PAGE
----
Our most powerful negative emotion is fear. Aaron Orendorff wrote an amazing piece (“The Only Copywriting Formula You’ll Ever Need: How to Unleash the Most Primal Human Motivator”) on how to use fear in marketing copy. People are more likely to act to avoid pain than to get gain. If you want to motivate people to act, here’s how to incorporate the fear of missing out into the “don’t let this happen to you” formula:
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If I could write a book in a week... If I could speak 20 languages… If I could fly… And what magical possibilities would you like to have? Wait, not you. Your customer. Use the “what if” formula to evoke a sense of endless possibilities in readers. For example:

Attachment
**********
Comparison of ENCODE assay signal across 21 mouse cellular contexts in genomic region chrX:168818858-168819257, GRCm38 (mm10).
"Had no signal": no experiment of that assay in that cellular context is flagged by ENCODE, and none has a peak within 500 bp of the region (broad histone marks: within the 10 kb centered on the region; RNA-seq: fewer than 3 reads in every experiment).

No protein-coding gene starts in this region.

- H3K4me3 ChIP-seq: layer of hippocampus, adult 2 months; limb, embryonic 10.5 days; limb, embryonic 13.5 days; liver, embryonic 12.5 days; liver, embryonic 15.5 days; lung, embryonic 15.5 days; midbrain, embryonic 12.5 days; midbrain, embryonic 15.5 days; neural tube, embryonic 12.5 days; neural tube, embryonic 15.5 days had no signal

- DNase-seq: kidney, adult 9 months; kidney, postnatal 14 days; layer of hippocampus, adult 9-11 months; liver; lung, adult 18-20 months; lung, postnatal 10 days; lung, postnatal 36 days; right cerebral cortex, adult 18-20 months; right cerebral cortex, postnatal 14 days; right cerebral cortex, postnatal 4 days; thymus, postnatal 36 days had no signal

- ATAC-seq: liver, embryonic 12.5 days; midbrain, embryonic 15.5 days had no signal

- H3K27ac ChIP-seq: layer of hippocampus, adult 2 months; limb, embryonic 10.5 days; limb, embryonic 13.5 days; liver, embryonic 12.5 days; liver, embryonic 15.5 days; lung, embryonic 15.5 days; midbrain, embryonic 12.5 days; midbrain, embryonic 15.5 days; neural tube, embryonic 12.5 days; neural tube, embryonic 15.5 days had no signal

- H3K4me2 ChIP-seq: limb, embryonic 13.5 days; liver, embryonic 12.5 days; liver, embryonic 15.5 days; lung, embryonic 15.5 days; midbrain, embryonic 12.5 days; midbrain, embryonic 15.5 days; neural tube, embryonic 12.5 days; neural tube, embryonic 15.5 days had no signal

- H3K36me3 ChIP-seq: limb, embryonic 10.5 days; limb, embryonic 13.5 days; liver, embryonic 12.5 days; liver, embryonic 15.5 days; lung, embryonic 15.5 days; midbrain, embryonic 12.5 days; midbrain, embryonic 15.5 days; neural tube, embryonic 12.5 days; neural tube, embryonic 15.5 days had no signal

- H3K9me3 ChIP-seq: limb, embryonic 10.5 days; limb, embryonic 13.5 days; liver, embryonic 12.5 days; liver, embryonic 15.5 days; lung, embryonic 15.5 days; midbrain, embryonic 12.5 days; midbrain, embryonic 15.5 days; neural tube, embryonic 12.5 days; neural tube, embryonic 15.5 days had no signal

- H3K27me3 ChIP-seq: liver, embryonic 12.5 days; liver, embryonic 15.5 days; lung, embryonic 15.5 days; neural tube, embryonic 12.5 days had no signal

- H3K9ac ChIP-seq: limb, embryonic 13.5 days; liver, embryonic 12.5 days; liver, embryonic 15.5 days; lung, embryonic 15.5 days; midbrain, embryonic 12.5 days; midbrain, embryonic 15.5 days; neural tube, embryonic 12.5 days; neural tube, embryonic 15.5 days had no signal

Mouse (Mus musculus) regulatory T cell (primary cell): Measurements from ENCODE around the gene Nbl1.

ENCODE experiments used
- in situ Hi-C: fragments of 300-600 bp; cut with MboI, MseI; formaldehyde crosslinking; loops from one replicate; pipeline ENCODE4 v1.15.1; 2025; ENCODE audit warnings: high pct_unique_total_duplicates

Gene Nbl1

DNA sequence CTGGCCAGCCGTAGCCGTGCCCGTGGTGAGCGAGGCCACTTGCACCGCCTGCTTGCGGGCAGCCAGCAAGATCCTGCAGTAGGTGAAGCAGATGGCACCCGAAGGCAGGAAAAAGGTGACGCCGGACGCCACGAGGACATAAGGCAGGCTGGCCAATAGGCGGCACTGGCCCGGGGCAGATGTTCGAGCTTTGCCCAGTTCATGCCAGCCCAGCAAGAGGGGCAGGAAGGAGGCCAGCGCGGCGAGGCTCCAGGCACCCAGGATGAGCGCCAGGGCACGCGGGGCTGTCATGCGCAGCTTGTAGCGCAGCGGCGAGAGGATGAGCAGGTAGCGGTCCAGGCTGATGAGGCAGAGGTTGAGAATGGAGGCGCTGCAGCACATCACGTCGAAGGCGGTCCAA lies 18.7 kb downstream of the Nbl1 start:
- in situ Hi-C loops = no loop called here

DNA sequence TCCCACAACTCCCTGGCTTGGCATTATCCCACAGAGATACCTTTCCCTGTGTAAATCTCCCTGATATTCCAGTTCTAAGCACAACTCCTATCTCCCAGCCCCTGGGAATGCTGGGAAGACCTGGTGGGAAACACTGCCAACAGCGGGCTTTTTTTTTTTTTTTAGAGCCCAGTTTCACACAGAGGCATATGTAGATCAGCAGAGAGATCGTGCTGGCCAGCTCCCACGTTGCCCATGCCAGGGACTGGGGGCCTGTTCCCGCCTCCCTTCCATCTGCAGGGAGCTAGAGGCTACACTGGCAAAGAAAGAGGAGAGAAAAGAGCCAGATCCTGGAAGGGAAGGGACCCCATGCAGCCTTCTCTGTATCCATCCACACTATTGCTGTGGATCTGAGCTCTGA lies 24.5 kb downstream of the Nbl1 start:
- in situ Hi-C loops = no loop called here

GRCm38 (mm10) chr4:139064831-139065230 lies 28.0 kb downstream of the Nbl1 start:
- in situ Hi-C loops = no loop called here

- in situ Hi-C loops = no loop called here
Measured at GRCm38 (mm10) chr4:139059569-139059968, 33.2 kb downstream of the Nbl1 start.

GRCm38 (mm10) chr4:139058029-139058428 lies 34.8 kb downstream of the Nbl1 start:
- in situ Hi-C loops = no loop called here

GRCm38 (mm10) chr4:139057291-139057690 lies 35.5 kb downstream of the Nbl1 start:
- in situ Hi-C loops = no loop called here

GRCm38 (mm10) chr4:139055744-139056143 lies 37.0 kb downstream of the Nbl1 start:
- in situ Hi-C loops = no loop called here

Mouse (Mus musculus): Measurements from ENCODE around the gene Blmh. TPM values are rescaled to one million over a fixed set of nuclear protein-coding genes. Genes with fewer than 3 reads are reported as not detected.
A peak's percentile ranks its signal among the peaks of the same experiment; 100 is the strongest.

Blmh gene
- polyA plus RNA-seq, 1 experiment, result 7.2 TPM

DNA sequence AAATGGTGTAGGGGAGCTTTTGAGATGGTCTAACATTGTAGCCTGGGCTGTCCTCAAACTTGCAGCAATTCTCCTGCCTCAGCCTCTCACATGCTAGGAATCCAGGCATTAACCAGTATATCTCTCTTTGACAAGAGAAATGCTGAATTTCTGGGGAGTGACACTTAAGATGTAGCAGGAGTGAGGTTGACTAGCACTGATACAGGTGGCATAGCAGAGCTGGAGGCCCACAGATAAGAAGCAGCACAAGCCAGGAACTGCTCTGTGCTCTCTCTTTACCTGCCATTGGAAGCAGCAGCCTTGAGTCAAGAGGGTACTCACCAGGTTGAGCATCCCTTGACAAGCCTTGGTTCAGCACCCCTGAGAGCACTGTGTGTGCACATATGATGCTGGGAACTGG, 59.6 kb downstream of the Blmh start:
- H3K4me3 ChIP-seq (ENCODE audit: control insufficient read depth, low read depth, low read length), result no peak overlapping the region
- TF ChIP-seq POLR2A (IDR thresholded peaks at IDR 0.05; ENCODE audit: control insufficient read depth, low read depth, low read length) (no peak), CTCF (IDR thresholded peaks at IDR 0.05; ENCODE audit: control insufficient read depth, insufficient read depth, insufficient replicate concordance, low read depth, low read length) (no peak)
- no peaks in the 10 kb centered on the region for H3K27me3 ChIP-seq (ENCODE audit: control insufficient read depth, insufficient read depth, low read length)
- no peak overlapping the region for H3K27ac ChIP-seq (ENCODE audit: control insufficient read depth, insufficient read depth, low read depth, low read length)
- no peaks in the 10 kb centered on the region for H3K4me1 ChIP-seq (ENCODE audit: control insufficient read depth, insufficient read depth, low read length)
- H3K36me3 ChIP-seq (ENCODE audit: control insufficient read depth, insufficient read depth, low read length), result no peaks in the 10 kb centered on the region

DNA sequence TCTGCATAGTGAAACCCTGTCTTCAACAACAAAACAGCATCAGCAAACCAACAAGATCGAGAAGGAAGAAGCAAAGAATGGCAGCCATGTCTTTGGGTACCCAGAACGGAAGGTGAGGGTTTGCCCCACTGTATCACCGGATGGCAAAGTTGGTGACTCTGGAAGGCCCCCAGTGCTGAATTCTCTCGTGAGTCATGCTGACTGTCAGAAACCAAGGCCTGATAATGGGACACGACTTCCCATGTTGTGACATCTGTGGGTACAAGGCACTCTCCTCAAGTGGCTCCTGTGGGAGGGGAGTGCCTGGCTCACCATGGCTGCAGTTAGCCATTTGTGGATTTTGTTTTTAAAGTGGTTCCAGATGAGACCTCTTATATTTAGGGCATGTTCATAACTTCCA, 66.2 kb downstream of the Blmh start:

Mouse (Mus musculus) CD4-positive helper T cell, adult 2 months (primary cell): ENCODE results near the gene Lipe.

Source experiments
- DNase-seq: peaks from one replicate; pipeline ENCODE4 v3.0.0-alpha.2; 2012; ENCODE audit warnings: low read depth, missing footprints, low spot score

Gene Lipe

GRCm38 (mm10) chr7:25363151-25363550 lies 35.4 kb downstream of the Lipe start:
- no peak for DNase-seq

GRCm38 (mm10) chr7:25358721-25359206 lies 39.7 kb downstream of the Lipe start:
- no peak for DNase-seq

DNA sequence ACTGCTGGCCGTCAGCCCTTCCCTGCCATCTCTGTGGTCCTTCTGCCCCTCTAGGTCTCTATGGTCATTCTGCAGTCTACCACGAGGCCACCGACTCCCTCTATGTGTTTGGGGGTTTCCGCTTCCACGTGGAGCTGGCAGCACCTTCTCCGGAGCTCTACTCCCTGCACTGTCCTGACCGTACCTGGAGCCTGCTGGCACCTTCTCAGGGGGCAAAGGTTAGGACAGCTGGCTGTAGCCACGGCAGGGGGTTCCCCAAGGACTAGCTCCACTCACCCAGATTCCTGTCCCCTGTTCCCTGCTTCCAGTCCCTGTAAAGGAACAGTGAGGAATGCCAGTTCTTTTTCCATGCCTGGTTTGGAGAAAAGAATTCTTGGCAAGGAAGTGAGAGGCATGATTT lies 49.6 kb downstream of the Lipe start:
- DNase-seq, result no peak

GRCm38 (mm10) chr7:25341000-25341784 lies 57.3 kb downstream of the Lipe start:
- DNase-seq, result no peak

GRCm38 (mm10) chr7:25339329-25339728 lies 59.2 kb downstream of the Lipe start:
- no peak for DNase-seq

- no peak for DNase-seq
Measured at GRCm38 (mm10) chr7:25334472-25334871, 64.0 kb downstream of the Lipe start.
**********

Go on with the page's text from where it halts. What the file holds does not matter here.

What if you could be ahead of everyone else for high-frequency commercial keywords?
Remember Hamlet? Like Hamlet, people always doubt. To inspire action, you can go Shakespeare and give your readers a binary choice: to use your offer or not to use it. Here’s how:
You’re standing at the crossroads. One road you can choose is continuing to use the same approaches and tactics you and every other company in your industry have been using for the past couple of years. Or you can go down another road and start applying new content marketing methods that get better results, are more engaging, and cost less. This road is the one you’ll take if you team up with [my marketing agency]. So make sure you choose the right road.
There you have it, 8 problem-oriented formulas you can experiment:
When you can accurately describe your reader’s problem in your reader’s terms, your reader will instinctively feel that you must have an answer to that problem. This brings about another feeling that we all want to achieve through words: trust. When readers trust you, they’re much easier to persuade.
Watch it on YouTube:
Hope this post was useful. Thanks for reading, and subscribing to my channel.